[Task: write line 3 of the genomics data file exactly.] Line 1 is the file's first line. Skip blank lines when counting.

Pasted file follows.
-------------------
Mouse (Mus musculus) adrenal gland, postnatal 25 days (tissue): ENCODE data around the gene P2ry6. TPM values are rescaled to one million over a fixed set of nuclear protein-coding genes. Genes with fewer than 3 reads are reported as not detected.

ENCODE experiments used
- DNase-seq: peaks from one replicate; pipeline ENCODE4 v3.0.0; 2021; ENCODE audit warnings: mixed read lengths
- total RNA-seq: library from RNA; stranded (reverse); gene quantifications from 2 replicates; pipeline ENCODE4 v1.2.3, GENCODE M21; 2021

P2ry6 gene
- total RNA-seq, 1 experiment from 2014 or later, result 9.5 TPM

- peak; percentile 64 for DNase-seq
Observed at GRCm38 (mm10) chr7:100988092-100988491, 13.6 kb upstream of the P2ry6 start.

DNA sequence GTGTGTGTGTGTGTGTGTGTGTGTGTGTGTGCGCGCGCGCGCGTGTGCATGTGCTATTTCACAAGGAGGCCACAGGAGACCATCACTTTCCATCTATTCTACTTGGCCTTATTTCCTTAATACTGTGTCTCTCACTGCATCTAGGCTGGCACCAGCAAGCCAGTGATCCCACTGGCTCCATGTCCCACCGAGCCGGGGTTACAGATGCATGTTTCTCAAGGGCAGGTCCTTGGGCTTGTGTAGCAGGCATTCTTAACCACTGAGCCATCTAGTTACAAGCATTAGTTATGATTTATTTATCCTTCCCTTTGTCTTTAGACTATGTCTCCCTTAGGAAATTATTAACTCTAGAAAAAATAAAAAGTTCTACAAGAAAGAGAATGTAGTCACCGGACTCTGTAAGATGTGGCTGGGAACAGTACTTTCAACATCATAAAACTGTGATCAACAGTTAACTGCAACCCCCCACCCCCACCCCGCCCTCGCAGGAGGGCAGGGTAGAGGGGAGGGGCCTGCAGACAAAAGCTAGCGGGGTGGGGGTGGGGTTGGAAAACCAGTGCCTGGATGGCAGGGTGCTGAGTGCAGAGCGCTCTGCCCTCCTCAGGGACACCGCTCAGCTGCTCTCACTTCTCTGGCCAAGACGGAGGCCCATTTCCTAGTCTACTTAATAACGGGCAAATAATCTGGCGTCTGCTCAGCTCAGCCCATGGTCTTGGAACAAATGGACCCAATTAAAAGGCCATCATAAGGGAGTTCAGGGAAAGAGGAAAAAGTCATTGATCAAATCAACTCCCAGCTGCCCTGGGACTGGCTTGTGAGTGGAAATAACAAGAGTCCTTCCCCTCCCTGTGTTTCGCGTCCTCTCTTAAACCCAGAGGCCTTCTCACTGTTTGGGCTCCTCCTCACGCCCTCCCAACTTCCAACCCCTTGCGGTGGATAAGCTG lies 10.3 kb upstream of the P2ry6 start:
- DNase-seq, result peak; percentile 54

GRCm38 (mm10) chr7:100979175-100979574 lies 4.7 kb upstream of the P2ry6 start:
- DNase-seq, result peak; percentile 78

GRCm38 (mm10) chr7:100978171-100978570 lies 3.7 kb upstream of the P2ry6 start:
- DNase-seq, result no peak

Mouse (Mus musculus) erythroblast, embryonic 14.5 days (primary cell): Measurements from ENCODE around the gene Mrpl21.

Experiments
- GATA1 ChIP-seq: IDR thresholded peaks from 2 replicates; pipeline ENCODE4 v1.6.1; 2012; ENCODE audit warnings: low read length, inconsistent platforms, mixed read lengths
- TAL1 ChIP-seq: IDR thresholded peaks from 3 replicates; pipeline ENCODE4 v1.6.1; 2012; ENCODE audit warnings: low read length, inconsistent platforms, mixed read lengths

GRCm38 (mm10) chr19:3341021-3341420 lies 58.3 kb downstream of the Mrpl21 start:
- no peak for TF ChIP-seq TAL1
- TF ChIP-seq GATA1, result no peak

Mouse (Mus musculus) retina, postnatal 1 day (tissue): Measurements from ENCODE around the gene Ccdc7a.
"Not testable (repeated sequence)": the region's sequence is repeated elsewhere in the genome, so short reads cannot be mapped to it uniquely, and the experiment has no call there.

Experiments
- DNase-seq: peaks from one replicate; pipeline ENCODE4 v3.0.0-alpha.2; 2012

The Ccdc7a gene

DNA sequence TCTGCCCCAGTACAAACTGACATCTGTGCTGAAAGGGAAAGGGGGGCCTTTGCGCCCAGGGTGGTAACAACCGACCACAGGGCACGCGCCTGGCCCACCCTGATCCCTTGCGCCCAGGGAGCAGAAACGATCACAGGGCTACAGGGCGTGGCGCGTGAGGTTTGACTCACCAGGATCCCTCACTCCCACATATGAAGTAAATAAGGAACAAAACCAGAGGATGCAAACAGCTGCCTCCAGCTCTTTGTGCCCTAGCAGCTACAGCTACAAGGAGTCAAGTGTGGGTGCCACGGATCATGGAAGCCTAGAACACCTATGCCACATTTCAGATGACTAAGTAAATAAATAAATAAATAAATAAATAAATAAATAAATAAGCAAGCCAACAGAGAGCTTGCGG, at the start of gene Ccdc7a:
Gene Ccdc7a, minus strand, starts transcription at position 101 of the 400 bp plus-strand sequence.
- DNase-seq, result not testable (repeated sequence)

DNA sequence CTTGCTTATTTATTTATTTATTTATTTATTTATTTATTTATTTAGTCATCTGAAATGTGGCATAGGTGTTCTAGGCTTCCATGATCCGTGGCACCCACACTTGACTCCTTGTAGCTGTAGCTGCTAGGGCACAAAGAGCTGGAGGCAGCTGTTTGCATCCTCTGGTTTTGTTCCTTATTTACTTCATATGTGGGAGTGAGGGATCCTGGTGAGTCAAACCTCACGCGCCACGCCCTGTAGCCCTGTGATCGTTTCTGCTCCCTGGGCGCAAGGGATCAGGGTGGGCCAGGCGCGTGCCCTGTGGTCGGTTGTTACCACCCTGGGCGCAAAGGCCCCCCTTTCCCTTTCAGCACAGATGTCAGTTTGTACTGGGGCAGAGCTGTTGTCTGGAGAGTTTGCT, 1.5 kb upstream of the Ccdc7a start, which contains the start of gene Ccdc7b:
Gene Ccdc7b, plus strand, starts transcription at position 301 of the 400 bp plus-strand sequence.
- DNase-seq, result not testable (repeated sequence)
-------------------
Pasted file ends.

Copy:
- DNase-seq: peaks from one replicate; pipeline ENCODE4 v3.0.0; 2021; ENCODE audit warnings: mixed read lengths